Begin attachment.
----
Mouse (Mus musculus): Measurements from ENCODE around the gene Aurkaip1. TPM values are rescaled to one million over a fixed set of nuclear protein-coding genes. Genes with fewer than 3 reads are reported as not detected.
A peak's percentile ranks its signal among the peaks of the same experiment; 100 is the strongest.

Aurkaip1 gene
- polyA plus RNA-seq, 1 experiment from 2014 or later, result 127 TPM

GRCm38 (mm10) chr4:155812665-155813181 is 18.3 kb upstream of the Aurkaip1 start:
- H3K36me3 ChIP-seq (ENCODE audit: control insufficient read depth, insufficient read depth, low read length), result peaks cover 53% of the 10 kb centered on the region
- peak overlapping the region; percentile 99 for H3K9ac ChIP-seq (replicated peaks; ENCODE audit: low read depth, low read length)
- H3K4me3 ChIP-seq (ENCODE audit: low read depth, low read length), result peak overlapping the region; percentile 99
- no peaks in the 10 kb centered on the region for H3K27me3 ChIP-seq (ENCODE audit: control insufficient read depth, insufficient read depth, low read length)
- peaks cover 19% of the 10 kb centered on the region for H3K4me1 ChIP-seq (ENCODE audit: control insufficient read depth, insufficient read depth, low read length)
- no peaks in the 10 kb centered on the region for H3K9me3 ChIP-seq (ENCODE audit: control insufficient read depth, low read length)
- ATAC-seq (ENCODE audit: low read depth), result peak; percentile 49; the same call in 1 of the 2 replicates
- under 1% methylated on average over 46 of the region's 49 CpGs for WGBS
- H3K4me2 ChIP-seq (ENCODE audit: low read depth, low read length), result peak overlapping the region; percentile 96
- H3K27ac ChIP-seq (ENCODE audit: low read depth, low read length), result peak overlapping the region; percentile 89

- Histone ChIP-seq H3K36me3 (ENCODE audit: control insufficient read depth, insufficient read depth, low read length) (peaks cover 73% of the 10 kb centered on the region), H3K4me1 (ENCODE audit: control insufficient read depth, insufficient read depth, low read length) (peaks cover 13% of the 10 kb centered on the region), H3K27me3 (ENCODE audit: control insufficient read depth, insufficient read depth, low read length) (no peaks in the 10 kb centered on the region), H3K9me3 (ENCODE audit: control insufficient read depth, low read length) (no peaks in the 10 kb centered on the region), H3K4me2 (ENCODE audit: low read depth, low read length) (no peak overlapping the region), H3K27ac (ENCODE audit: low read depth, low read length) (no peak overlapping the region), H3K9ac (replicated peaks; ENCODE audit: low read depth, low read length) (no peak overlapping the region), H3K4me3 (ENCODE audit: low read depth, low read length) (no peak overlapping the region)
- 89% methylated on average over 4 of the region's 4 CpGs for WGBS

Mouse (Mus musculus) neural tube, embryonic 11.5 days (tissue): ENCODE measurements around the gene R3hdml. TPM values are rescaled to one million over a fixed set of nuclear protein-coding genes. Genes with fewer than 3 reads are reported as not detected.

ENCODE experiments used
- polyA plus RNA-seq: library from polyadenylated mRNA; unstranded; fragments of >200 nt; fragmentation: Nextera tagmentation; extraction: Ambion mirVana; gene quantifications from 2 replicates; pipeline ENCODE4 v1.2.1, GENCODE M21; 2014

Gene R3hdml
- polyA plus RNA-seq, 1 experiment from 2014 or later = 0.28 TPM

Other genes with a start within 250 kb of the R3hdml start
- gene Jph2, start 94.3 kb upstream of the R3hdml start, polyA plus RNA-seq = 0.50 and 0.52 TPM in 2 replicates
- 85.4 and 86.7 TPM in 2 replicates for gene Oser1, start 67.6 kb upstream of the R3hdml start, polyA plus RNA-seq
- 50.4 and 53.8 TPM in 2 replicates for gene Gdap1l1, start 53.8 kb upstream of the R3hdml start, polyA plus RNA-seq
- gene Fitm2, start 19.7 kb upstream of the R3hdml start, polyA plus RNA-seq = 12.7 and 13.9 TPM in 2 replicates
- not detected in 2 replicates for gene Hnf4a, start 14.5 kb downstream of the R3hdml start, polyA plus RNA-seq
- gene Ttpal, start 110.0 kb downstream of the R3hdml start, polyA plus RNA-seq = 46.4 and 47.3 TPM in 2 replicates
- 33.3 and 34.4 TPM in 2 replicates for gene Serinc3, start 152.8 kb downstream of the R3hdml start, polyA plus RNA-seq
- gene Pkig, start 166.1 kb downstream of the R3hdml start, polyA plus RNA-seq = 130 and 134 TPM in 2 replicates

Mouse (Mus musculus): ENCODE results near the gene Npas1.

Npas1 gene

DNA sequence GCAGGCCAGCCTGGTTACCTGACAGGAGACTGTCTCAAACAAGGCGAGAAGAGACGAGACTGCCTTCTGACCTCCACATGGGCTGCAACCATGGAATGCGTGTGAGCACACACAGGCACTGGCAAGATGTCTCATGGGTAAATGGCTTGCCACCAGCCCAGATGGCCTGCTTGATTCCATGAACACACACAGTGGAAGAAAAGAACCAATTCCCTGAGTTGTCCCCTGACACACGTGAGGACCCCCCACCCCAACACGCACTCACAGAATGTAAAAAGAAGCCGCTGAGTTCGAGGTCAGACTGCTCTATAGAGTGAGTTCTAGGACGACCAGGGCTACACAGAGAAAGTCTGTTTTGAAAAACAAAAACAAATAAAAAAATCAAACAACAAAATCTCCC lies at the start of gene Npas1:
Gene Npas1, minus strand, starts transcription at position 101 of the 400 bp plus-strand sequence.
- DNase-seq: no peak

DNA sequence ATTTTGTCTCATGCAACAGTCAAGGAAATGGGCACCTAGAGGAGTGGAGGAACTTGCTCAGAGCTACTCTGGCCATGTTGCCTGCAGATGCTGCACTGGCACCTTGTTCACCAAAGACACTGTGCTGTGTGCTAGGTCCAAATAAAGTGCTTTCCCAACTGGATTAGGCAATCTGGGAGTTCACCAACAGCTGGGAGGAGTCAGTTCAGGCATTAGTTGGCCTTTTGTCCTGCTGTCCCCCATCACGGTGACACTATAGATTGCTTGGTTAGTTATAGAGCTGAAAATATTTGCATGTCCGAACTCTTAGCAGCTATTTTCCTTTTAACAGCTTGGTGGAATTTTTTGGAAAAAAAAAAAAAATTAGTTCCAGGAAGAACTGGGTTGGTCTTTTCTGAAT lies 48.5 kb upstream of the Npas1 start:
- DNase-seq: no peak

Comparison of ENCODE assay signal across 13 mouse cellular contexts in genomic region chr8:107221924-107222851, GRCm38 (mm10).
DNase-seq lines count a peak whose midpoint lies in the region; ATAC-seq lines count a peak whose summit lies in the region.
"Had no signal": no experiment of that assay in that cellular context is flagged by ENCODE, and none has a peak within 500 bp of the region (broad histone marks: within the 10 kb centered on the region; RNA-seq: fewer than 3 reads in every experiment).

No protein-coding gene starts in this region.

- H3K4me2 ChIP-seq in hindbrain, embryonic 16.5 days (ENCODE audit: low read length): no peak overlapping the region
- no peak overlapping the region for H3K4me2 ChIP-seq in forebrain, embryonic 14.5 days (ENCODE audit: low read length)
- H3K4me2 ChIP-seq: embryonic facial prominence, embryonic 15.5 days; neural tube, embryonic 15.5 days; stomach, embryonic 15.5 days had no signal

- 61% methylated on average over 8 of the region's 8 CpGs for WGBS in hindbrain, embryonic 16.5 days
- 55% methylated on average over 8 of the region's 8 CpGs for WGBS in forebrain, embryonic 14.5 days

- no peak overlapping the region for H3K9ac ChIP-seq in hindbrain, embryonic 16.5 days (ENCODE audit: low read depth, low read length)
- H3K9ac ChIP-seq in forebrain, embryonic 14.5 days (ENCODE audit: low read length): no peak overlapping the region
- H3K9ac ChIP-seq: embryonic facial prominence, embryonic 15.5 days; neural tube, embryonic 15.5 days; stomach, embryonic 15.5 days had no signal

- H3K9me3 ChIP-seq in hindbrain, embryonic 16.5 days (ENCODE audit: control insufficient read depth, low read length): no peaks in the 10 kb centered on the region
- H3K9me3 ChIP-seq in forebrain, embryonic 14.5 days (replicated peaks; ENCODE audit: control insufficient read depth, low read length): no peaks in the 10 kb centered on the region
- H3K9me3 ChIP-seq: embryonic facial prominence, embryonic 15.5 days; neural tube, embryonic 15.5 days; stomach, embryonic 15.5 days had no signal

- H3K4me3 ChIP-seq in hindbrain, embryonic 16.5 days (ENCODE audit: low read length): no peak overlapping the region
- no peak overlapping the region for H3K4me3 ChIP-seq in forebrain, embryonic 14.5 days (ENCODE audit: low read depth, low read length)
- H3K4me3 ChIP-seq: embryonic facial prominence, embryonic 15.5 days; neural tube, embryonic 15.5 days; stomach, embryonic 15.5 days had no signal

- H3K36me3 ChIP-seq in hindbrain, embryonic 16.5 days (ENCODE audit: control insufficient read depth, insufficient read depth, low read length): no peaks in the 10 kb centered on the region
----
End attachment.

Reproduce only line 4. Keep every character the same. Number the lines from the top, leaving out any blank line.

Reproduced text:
- polyA plus RNA-seq, 1 experiment from 2014 or later, result 127 TPM